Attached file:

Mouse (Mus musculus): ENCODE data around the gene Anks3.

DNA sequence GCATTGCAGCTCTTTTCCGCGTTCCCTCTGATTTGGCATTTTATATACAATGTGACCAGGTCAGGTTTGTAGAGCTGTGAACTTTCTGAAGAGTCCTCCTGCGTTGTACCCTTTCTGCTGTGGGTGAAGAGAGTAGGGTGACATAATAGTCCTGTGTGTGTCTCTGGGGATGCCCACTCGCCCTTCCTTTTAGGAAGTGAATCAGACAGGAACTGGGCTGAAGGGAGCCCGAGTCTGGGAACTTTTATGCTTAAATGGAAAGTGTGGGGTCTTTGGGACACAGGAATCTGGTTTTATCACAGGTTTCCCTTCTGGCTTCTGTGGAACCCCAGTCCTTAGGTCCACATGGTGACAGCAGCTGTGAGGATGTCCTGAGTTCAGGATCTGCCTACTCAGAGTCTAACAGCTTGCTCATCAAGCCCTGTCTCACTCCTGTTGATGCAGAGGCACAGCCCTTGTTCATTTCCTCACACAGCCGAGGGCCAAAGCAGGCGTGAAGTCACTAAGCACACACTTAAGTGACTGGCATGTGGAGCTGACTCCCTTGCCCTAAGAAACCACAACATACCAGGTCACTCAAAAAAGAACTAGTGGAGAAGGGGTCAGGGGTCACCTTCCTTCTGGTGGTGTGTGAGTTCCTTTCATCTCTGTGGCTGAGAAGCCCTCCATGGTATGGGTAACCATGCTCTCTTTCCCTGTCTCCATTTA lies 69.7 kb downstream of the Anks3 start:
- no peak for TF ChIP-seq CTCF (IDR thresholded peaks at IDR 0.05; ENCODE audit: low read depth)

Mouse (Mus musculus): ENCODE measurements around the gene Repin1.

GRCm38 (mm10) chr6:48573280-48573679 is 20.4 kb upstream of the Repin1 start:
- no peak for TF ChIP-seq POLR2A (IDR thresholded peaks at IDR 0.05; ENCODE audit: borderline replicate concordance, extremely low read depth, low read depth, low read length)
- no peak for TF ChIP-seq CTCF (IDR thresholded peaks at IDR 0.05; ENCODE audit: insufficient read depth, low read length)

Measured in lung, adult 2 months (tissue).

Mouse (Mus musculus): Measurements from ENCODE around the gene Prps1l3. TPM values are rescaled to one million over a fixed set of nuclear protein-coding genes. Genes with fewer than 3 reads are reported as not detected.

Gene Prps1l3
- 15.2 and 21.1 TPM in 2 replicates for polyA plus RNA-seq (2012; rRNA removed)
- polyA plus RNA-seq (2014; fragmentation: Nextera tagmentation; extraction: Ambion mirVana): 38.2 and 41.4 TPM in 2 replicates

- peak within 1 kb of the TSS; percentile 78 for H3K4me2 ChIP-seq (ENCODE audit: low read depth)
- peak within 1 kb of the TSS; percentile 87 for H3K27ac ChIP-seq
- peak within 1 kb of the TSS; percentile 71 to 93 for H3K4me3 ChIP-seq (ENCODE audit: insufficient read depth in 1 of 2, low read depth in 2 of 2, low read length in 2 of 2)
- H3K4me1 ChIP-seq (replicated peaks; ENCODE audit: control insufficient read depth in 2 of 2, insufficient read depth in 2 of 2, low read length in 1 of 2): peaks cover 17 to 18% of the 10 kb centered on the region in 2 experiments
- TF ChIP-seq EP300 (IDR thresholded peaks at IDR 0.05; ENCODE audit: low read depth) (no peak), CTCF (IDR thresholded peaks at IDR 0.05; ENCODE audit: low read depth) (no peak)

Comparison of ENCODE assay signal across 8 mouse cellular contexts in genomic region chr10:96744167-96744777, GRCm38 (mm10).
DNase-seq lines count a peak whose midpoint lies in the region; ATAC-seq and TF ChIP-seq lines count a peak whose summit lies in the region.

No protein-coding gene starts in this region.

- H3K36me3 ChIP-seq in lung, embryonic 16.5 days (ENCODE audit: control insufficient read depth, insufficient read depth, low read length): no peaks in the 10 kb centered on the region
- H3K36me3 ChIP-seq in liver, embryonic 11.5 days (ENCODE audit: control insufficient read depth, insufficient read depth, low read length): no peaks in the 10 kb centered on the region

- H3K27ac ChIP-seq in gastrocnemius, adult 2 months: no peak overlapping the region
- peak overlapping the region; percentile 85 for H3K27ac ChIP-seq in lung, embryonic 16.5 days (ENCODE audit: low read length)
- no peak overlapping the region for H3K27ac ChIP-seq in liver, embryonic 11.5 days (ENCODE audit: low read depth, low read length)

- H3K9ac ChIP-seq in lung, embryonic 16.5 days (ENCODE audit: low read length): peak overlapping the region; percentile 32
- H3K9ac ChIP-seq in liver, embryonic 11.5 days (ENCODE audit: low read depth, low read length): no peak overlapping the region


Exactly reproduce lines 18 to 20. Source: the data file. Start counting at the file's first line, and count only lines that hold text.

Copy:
Comparison of ENCODE assay signal across 8 mouse cellular contexts in genomic region chr10:96744167-96744777, GRCm38 (mm10).
DNase-seq lines count a peak whose midpoint lies in the region; ATAC-seq and TF ChIP-seq lines count a peak whose summit lies in the region.

No protein-coding gene starts in this region.